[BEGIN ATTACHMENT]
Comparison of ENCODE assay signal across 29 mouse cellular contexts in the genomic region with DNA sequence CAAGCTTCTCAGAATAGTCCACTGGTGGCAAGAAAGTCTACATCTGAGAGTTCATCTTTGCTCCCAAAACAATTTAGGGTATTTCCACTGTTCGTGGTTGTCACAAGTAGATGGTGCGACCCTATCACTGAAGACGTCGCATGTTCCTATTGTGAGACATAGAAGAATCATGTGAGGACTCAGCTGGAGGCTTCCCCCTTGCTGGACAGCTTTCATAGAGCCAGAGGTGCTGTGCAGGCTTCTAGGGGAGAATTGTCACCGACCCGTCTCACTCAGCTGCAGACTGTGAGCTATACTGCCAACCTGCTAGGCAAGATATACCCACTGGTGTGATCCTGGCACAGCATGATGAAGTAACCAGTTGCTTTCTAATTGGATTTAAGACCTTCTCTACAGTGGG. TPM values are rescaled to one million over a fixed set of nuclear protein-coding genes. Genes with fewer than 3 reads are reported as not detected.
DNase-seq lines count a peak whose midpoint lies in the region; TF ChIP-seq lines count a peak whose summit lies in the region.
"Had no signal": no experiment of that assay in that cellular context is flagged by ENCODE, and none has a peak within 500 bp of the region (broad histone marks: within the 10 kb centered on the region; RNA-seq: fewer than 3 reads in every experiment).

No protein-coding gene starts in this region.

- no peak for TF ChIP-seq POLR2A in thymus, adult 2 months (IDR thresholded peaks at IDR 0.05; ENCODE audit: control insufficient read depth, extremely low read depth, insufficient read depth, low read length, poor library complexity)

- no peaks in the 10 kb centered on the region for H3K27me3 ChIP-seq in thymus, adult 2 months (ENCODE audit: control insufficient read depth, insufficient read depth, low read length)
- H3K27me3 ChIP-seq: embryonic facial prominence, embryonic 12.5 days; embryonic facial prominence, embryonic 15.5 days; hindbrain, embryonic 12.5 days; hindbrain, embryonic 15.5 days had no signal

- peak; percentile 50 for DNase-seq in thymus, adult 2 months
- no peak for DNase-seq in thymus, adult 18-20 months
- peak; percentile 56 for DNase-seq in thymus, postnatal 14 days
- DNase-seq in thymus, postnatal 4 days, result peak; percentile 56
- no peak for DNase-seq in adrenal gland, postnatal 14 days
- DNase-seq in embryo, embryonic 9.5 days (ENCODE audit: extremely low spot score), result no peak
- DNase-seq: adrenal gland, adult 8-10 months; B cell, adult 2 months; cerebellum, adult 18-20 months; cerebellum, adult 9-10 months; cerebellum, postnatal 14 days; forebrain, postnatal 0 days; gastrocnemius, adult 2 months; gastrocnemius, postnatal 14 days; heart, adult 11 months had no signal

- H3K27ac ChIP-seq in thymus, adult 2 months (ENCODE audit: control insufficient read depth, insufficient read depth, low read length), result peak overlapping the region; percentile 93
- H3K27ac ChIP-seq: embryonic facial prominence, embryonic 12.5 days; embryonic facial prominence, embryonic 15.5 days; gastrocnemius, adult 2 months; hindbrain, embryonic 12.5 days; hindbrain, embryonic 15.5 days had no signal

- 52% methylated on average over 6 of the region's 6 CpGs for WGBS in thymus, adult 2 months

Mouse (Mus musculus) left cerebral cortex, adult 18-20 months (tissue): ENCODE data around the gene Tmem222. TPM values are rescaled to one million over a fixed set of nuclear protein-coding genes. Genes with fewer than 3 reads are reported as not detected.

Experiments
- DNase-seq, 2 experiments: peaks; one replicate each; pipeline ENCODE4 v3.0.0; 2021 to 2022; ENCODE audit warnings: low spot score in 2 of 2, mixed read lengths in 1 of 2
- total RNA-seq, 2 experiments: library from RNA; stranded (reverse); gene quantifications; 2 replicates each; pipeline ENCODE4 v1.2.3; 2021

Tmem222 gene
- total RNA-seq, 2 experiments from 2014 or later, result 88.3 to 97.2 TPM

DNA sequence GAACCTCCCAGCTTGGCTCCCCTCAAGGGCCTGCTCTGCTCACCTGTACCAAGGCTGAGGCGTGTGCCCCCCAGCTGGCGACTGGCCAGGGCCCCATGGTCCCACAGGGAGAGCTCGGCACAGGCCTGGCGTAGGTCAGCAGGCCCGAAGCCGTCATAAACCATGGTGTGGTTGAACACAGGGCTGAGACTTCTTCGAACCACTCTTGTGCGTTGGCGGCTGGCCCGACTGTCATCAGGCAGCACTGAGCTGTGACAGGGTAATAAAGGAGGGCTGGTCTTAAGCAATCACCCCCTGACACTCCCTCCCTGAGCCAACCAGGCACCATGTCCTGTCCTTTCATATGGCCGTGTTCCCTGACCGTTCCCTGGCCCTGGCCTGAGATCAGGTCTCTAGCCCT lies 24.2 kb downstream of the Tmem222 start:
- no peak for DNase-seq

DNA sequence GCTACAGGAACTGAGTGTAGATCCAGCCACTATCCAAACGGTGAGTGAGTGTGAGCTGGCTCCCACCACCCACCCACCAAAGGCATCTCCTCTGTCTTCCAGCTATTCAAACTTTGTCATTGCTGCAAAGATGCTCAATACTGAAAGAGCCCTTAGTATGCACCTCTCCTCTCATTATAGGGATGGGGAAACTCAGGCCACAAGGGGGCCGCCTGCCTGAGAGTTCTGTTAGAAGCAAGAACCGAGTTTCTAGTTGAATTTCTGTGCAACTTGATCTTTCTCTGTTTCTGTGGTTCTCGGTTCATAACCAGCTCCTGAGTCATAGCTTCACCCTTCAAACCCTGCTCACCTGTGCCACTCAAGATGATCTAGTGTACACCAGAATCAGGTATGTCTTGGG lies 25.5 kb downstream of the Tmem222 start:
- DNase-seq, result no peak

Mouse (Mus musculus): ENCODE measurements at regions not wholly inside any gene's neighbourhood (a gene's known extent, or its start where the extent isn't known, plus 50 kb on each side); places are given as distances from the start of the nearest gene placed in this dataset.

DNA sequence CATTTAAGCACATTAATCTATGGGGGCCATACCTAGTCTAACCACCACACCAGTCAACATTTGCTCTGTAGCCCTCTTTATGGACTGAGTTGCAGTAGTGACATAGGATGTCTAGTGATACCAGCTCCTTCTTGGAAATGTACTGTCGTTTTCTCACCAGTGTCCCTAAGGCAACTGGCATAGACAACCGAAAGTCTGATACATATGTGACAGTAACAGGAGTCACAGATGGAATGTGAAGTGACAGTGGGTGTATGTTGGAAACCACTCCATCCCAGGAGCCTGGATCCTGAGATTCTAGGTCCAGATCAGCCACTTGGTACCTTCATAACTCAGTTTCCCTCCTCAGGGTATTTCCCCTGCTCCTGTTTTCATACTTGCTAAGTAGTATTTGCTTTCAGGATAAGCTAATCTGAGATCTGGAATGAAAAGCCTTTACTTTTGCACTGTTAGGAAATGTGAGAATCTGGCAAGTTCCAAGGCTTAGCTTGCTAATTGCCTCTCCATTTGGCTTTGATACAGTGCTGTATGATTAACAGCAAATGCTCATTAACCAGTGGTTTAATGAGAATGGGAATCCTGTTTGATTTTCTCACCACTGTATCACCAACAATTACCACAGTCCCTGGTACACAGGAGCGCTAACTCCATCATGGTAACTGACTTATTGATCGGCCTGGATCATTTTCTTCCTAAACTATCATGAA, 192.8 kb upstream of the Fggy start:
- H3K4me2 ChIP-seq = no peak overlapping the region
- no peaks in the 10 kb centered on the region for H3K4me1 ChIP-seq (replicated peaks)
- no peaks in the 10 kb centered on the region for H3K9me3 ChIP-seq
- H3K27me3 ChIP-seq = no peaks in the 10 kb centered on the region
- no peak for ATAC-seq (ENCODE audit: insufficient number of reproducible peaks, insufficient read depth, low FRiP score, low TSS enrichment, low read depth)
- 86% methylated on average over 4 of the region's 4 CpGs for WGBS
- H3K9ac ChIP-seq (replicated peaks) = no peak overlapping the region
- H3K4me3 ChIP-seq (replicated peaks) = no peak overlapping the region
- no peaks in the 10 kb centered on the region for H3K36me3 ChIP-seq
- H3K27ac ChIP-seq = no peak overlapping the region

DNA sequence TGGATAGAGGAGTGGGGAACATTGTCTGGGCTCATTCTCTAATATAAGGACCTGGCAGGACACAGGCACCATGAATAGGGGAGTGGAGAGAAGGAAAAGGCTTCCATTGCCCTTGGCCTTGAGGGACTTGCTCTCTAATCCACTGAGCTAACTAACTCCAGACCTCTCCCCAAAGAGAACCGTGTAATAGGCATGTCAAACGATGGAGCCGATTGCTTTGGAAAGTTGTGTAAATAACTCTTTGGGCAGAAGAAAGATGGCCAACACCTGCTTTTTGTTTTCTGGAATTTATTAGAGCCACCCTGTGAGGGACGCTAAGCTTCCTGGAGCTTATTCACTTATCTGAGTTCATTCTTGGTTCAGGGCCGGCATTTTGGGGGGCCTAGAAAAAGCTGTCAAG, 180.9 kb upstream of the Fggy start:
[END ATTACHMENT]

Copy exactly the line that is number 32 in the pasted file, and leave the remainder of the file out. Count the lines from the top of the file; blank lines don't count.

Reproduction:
- no peaks in the 10 kb centered on the region for H3K9me3 ChIP-seq